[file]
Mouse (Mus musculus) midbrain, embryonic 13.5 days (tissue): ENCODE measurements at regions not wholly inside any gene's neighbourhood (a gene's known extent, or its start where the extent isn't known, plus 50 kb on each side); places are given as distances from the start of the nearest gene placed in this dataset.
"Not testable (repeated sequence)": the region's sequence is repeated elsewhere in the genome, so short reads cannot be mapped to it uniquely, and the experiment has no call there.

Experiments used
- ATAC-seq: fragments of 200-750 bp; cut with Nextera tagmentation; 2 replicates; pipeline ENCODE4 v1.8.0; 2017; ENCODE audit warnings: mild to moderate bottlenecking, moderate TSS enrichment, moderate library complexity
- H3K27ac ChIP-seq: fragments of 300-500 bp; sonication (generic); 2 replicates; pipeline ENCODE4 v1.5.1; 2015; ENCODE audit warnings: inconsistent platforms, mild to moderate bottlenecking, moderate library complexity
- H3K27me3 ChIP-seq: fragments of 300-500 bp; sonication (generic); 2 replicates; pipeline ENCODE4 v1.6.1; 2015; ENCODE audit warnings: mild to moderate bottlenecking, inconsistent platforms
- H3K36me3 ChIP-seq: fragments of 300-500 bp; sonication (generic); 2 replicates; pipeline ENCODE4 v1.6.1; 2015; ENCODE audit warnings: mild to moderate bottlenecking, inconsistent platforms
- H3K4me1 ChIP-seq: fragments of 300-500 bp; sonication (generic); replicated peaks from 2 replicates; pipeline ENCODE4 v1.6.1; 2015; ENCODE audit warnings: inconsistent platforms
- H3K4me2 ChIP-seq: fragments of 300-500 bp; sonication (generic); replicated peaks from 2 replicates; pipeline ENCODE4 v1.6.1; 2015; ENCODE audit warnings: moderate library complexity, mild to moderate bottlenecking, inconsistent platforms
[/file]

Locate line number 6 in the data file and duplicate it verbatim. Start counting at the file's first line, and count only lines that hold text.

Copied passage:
- H3K27me3 ChIP-seq: fragments of 300-500 bp; sonication (generic); 2 replicates; pipeline ENCODE4 v1.6.1; 2015; ENCODE audit warnings: mild to moderate bottlenecking, inconsistent platforms